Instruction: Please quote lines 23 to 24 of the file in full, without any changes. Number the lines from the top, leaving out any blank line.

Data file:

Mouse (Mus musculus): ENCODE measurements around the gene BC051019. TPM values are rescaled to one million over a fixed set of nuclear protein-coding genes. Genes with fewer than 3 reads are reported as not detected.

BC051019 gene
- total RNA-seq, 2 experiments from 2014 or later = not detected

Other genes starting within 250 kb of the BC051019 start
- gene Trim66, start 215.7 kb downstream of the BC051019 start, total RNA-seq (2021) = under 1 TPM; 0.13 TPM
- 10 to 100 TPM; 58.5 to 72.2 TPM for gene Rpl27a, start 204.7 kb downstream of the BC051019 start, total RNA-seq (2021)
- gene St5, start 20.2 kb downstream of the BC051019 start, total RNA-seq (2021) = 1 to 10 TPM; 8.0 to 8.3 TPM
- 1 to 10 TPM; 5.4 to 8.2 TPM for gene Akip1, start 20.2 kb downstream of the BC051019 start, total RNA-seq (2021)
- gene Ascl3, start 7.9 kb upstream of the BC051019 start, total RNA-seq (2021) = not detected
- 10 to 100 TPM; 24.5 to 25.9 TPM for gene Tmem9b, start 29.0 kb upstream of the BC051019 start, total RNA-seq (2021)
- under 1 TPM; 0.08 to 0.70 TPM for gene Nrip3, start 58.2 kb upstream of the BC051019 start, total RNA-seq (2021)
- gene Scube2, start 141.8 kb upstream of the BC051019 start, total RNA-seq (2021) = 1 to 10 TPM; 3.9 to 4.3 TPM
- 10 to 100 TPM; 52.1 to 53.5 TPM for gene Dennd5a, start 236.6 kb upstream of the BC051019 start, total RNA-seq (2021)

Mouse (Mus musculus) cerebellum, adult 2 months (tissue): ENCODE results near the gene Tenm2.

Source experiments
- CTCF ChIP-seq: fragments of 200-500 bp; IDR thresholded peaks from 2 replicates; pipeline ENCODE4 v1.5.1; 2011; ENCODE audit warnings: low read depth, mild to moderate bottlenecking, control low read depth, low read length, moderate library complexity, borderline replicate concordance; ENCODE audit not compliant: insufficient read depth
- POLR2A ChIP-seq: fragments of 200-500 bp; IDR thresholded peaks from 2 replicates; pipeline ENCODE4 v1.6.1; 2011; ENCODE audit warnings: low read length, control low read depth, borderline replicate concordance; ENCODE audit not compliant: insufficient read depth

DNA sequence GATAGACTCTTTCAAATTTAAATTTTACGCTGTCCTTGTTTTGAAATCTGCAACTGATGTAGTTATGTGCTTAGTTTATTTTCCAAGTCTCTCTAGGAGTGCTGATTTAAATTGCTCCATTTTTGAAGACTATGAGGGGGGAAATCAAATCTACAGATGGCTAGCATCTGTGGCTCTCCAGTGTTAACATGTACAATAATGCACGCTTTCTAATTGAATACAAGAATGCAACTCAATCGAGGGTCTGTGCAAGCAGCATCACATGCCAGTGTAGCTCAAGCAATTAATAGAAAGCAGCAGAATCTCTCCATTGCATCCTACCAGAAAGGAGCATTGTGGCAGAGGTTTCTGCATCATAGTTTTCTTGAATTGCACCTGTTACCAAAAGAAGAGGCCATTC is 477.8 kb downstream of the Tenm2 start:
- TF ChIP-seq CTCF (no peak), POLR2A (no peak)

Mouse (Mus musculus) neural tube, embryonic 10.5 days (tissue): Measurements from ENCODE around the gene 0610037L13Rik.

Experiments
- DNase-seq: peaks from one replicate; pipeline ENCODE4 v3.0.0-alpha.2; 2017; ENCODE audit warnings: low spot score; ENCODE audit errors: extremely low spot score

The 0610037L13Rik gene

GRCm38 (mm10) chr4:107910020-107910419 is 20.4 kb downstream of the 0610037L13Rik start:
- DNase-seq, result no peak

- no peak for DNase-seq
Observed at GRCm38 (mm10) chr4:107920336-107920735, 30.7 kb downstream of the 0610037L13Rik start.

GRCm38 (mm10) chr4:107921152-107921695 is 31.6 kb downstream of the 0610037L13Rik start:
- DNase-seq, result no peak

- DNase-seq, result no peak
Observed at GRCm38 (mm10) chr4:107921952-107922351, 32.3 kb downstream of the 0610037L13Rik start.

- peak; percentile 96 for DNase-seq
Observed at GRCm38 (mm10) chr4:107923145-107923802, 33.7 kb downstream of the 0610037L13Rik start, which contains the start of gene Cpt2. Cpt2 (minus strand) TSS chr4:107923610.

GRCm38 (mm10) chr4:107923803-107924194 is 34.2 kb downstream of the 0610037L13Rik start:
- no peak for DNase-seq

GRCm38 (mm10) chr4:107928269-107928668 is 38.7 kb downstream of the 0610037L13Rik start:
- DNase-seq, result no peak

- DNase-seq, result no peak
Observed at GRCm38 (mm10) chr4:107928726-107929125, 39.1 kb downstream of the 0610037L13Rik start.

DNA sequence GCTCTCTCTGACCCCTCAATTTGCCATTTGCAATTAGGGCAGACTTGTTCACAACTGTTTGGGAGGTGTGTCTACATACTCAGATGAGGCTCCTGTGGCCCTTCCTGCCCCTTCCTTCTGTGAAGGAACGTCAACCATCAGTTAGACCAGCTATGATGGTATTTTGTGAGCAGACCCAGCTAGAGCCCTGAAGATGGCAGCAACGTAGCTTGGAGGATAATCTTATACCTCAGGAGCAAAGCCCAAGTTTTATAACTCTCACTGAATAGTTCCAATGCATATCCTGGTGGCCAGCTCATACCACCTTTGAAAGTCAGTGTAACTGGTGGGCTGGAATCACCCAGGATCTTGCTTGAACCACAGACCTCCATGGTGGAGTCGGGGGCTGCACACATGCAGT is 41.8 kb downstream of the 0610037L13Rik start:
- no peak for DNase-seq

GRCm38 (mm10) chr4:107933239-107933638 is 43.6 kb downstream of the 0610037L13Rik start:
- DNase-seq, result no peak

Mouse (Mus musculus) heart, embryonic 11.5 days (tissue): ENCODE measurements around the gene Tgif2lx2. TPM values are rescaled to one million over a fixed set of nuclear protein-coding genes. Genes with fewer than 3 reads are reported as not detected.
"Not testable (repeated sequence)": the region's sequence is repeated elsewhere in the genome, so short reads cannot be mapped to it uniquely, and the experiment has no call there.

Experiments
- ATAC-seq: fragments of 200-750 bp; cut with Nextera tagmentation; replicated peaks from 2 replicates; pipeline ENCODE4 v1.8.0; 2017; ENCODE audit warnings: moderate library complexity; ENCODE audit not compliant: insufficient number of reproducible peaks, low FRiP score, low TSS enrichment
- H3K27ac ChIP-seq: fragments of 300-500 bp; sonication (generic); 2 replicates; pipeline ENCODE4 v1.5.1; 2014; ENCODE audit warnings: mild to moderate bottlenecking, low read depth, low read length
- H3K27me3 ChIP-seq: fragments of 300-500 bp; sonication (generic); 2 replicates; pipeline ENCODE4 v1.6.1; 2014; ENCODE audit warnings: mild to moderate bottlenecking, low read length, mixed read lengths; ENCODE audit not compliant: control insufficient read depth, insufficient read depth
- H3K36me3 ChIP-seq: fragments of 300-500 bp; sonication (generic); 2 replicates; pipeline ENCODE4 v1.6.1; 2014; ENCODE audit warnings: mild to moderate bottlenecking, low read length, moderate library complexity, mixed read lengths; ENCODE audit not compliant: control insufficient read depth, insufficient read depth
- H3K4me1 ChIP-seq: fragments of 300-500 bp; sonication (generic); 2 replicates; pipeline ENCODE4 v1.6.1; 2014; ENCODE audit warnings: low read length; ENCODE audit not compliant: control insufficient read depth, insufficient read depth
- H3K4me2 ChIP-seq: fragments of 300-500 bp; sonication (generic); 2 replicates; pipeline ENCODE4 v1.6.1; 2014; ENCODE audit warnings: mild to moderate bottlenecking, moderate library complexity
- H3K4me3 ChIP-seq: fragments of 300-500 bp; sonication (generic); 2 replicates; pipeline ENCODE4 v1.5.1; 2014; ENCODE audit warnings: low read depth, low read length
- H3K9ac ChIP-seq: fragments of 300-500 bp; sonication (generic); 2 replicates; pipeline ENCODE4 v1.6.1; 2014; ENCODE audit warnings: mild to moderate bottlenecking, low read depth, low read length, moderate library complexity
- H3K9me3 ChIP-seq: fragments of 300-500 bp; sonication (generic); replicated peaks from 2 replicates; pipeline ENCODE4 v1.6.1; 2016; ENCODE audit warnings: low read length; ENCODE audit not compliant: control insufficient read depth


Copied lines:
The 0610037L13Rik gene

GRCm38 (mm10) chr4:107910020-107910419 is 20.4 kb downstream of the 0610037L13Rik start: